Roach motel — Malaysian style

November.7. 2012

On a recent trip to Malaysia, I happened to come upon an interesting package in one of the hardware stores I love to frequent in Sibu, a package featuring a drawing of one of my favorite animals – roaches.

Turned out it was a roach trap or as we call them here in the US, roach motels.

I bought one without hesitation and tested it that same day. Within a day, I was able to snag a victim, not a roach but a lizard.

The only problem was that of disposing of the catch.

You see, it was still very much alive.

I thought of drowning it, but the thought of having to clean the trap after that put me off the idea. So I decided to flush it down the toilet.

Great idea, but not so easily done. I emptied the lizard into the bowl but the nimble thing was able to clamber up from the water, and before you can say alamak, it was almost out of the bowl.

I pulled the lever immediately, but surprisingly the flood of water did little to dislodge it.

I saw a tin can nearby filled with rainwater (my mother loves to catch rainwater in all kinds of containers, a habit she acquired when she lived in the village and clean water was hard to come by — all the streams in the area had reddish water.) and managed to send the poor creature back down to the water. I pulled the lever again, and mission accomplished.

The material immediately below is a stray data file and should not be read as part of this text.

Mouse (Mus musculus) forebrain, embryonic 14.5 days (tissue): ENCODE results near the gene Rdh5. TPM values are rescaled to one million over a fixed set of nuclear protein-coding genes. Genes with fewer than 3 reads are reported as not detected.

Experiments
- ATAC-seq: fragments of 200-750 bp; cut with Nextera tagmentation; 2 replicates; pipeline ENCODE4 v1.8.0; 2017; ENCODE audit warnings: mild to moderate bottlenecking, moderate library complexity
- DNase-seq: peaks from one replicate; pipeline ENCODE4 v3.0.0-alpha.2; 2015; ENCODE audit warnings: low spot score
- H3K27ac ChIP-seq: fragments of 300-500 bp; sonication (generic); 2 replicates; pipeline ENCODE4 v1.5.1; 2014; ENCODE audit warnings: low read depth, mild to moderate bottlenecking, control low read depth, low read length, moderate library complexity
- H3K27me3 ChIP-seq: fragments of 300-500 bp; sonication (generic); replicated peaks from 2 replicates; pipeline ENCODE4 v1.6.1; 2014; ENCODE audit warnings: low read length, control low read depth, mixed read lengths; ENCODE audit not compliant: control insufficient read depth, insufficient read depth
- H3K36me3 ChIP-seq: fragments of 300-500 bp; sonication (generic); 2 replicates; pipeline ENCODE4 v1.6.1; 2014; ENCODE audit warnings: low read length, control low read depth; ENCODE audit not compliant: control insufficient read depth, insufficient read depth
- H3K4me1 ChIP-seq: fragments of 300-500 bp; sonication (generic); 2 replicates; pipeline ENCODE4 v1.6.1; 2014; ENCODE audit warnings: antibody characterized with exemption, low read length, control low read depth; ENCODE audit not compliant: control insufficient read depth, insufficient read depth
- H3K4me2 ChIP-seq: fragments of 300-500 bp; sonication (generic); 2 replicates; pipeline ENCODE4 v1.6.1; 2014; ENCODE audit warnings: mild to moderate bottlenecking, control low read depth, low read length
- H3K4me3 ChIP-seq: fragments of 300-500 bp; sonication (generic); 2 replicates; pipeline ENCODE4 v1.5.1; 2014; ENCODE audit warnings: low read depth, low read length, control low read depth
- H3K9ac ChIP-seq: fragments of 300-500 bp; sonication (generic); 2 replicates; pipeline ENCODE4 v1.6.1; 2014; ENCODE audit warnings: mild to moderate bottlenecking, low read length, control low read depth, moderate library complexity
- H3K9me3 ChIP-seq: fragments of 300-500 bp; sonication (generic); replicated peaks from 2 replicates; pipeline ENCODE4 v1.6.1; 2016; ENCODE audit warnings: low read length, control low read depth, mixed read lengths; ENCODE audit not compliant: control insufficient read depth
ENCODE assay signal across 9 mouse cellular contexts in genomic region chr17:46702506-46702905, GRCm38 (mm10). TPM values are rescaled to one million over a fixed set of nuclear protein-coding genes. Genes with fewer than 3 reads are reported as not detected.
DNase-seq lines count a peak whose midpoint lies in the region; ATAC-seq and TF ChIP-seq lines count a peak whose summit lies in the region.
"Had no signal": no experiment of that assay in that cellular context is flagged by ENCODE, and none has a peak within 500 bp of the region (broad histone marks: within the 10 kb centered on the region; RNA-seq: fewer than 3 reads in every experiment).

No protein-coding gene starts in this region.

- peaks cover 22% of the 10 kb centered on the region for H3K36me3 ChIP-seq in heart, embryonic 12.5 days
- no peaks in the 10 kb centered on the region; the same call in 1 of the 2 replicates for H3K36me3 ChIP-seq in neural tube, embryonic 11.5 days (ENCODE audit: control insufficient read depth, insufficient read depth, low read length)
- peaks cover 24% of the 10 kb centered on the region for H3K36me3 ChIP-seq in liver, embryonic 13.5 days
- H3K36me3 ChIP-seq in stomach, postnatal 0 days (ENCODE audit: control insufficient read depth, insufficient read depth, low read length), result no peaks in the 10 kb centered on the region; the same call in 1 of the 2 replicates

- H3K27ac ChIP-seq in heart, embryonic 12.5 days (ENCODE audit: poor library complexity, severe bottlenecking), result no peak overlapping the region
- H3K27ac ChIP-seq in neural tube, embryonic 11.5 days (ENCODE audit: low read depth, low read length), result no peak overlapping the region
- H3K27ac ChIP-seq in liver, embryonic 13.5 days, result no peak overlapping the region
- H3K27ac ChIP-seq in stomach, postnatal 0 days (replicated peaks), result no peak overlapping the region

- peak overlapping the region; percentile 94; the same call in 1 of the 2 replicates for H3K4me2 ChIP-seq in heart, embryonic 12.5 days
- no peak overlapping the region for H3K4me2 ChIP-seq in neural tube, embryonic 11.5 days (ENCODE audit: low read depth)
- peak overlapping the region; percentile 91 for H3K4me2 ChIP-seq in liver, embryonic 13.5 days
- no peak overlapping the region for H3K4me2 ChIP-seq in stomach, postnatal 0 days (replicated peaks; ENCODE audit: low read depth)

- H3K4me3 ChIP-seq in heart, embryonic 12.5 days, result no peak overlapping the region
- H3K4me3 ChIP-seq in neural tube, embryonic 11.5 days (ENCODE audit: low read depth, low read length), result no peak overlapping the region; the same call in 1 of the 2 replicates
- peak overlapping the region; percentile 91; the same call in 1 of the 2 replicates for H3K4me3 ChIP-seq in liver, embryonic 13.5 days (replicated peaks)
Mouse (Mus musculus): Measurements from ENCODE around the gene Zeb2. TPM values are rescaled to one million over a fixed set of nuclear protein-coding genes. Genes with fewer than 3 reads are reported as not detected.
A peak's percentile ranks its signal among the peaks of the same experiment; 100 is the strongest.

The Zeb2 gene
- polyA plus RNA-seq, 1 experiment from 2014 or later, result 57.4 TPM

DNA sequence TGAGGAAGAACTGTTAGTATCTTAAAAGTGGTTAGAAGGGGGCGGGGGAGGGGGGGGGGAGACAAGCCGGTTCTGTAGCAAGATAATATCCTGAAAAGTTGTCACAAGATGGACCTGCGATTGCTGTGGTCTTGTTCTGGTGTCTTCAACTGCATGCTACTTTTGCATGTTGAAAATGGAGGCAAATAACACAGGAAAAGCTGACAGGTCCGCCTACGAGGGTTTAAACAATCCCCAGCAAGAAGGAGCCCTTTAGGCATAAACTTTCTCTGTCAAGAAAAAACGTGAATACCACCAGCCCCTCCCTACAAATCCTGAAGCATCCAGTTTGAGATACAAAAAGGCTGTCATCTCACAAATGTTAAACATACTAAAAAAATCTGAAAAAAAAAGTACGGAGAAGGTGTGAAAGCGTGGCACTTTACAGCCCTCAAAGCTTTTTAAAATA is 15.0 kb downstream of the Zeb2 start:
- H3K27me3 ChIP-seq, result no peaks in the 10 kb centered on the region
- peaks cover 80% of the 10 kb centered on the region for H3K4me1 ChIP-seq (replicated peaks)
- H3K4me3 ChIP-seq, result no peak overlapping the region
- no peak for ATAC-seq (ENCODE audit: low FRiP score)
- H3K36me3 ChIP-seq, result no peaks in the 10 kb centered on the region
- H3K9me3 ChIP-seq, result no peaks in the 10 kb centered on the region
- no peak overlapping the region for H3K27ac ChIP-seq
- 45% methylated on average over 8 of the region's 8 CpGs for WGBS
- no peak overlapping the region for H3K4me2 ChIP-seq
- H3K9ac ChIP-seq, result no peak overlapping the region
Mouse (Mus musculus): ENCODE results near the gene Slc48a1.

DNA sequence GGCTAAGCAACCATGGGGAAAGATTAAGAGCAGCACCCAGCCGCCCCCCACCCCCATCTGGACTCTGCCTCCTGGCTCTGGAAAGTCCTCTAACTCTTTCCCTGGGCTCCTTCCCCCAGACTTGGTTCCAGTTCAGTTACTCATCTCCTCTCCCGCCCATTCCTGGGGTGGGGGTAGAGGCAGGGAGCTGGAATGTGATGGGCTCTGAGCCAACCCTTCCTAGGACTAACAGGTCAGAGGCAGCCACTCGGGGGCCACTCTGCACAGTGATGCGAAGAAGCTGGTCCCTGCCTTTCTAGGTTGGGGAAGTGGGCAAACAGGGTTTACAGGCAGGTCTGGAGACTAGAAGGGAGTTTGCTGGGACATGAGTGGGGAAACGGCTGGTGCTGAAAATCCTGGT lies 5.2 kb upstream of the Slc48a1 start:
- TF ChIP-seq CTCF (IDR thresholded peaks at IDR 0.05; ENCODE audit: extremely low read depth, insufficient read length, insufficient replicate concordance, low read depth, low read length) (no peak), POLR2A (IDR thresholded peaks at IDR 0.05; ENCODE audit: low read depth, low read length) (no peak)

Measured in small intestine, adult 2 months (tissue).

Back in Texas, I was anxious to give the contraption a test run.

On the very first night, sweet success! I managed to bag a roach, not one of those famous Texas-sized roaches, but still one of respectable dimensions.

Image

A closer look

A closer look

But then came the same problem, how do you dispose of it?

I knew the flushing trick was not likely to work, plus I didn’t have access to my mother’s rainwater.

Over the years, I have developed a rather fine technique of using plastic bags to catch cockroaches (you use it like a glove and when you manage to catch one, you tie it up in the plastic bag and throw it away.) so I took a plastic bag and managed to coax the unsuspecting roach into the plastic bag. Another mission accomplished.

But after all that, I decided it was just too much effort to get one cockroach, so I gave up on the device and now it lies underneath my kitchen sink.

These days, I use my sister’s trick, which is to make a concoction of boric acid and honey and leave them in strategic places in the house. It seems to be working; just the other day, I saw a dead cockroach lying on the kitchen floor.

But why am I so obsessed with this particular one of God’s creatures?

The answer may lie in what my mother told me.

Apparently, I was born severely jaundiced. As luck would have it, my grandmother had come to Kanowit for the confinement period.

And as luck would have it, she had the perfect remedy for jaundice, which was to catch a cockroach, extract its entrails (is there such a thing?) and smear it on the jaundiced baby’s lips.

It must have worked because I got over my jaundice, but the trauma of that incident must have left a lasting impression on my young mind, because these days, nothing terrifies me more than the sight of these creepy crawlies.

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